But then COVID 19 came along, and that has changed everything. Things are uncertain, out of whack, and we really don’t know the best way forward as we listen to the advice of doctors, scientists, government, and ecclesiastical leaders. We all find ourselves confronted with the question of those first disciples, “what does this mean?” I’d like to lay out for you some of my thoughts that, I hope, will help as we celebrate Pentecost – the church’s birthday – this year:

1. The church is never static. It is always undergoing change – and rapidly so – long before the Coronavirus made its appearance.

a. Most main line congregations were aging as younger folks found our worship either irrelevant or in some cases outright hypocritical. The Roman Catholic church was particularly hit hard by this phenomenon.

b. We know now, the fastest growing group – as far as religion is concerned – are called the “nones” those who claim no religious affiliation whatsoever. If you doubt that, think of your children or grandchildren. How do they spend their Sundays?

c. Overall church attendance was dropping at a rather precipitous rate.

d. There are increased demands on folk’s time, the pressure to participate in other activities, along with increased secularization of society all of which have added to attendance drift.

Don’t get discouraged just yet – contrary to what you might think. This is not all bad.

2. The church has often done everything it could to maintain the status quo – feeling that tradition is important to preserve and adhering to what have been called the 7 last words of the church, “We’ve never done it that way before.” I’m sure this is not the case at Keawalaʻi, but in some churches there have been many heated discussions over the use of video screens in the sanctuary, genres of music including praise chorus, chants, gospel, or classical. Whether the choir and/or clergy should wear robes. Who can serve as leaders, or be ordained. In some cases, it’s as if preservation of “the way we have always done it” was a commandment from on high rather than a practice that made sense for a season.

Don’t get me wrong, I’m not suggesting we throw the baby out with the bath water, but I wonder if holding on too tightly might not be in our best interests.

3. The surrounding culture, in which we all exist, is deeply divided on many fronts – certainly politically, but also theologically, and also ecclesiologically as we consider how and when to return to our houses of worship to participate in religious services.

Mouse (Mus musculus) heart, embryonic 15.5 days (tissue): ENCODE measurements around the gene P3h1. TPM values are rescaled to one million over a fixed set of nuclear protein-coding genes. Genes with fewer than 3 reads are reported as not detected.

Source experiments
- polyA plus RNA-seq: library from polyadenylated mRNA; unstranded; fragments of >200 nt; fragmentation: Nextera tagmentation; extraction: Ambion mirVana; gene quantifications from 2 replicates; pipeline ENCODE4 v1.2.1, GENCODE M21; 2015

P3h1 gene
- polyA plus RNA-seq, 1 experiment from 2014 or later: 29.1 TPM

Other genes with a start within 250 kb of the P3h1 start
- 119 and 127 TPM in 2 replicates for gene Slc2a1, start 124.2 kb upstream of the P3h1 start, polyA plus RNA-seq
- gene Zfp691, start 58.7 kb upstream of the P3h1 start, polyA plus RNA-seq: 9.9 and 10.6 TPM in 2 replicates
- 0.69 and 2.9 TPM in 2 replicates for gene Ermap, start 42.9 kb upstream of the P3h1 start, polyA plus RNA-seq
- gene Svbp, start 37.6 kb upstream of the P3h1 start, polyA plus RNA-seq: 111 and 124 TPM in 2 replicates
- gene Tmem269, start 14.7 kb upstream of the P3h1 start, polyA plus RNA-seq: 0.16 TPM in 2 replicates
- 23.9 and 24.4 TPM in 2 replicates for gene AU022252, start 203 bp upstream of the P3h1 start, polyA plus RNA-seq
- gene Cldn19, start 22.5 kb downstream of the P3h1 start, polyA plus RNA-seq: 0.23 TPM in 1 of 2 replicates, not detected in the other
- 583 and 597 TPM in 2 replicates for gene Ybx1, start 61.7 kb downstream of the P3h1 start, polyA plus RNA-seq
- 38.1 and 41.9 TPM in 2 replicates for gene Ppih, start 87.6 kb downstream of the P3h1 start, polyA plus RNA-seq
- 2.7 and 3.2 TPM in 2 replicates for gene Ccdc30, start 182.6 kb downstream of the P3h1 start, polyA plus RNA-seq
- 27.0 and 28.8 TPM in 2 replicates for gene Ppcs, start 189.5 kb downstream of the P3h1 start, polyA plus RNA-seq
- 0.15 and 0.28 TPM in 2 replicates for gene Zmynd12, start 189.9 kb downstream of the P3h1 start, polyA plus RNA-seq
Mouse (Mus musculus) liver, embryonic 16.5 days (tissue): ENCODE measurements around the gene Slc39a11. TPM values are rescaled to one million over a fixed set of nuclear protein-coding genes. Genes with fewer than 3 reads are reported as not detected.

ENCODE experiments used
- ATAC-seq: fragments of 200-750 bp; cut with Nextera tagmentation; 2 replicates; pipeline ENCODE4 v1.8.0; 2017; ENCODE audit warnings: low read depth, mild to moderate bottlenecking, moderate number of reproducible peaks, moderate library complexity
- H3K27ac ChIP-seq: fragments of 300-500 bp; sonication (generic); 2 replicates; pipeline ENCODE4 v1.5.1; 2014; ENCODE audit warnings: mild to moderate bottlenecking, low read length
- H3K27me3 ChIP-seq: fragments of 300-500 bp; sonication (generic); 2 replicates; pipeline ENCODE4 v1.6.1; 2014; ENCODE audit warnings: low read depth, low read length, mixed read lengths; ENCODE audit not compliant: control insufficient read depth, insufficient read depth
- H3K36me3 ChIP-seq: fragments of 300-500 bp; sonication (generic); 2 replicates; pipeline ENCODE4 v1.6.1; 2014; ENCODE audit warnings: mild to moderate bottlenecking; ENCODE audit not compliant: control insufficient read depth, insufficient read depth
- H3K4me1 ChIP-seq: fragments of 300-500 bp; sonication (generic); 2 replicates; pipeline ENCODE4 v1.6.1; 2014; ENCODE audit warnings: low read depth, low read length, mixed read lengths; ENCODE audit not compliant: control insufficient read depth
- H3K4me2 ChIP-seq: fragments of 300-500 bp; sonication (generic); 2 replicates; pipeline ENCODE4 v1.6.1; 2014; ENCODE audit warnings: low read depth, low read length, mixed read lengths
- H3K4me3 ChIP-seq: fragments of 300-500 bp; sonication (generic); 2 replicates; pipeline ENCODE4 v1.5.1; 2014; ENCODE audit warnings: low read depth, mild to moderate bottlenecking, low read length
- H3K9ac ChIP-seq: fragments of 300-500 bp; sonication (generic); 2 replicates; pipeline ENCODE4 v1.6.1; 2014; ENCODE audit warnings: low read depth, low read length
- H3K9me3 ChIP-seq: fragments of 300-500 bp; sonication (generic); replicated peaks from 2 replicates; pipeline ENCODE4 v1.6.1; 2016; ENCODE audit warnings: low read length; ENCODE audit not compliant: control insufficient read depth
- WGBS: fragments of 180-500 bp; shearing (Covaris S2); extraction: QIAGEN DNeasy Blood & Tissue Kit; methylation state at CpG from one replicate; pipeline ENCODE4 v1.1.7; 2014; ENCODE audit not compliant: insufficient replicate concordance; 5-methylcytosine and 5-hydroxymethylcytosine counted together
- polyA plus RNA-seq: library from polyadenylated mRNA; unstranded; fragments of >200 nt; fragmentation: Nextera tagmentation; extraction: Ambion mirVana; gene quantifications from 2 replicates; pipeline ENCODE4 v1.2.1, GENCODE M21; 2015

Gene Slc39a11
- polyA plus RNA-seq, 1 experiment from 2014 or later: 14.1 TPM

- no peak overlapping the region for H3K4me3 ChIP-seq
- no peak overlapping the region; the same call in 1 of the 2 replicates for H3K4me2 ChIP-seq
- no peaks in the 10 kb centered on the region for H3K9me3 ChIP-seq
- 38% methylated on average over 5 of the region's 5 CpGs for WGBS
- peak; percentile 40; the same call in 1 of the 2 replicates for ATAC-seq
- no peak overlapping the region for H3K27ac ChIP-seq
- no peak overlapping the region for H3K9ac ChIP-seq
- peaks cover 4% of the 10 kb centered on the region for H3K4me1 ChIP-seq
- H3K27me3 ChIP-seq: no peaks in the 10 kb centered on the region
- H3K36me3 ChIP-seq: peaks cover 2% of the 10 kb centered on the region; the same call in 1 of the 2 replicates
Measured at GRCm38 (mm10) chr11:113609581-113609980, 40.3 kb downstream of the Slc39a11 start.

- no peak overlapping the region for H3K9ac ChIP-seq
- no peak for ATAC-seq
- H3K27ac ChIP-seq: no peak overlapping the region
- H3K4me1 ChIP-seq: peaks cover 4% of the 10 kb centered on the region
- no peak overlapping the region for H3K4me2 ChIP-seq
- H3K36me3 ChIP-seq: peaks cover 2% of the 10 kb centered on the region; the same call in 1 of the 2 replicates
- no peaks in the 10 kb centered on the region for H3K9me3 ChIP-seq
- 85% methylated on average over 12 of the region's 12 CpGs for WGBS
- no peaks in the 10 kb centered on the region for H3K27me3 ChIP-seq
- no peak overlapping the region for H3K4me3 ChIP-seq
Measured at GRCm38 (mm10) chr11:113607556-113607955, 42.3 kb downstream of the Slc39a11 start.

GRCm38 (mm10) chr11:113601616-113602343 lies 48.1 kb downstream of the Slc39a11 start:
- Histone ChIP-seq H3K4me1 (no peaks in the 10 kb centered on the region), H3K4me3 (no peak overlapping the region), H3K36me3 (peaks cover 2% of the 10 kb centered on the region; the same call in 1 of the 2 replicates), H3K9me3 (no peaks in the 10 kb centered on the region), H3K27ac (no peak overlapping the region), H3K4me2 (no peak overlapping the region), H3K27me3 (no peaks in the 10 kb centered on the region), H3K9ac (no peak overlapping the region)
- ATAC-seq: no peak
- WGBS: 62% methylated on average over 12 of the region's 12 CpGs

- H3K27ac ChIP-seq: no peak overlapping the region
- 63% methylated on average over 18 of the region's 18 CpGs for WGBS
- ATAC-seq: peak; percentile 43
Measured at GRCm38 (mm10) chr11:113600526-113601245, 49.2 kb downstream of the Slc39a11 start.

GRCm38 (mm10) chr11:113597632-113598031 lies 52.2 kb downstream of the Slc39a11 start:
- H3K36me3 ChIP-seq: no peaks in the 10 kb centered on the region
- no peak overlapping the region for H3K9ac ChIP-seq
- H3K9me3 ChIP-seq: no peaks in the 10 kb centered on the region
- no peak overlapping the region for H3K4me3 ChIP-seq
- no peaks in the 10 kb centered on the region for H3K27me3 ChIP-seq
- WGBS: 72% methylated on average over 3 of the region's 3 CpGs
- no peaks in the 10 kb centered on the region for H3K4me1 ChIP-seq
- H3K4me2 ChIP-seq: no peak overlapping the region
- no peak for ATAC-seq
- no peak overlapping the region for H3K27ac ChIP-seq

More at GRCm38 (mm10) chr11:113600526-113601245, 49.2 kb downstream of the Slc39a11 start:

All of these become issues for our congregation – in light of a global pandemic as we reflect for ourselves on that important question “what does this mean?”

I want to suggest that God is inviting us into a deep season of reflection. COVID 19 is not just a horrible disease that will one day be controlled through a vaccine and a series of medications allowing us to return to life as we once knew it. I think this historical moment has generated a paradigm shift in world history – the critical nature of which we ought to pay close attention. Might this be a time when we radically evaluate the mission and ministry of church today – with an eye toward what does it mean to be-come the church today?

There is no going back – but we must find a way forward that, I hope, will engender a deeper compassion for one another and for the planet that supports our lives. We may see fear and racial tension try to divert that new way of love – but we can do better – we must.

We have a message to share – one that is not only relevant – it is critical to humanity’s survival. We must allow for fresh winds of the Spirit to blow through us – to empower us – to embolden us – to speak lovingly while insisting that our world is a place where all can live in peace, in harmony, in freedom, and in justice for all.

We could throw up our arms in frustration, in disgust, or in helplessness simply decrying all that is bad with our world today AND that there is no hope for the church – OR we might allow a new Pentecost to wake us up and demand a better world – a new church – fit for all God’s children. That will not be easy – but it begins when we open ourselves to the question of how God wants to shape our church to love and serve the world “rejoicing in the power of the Holy Spirit.”

Amen.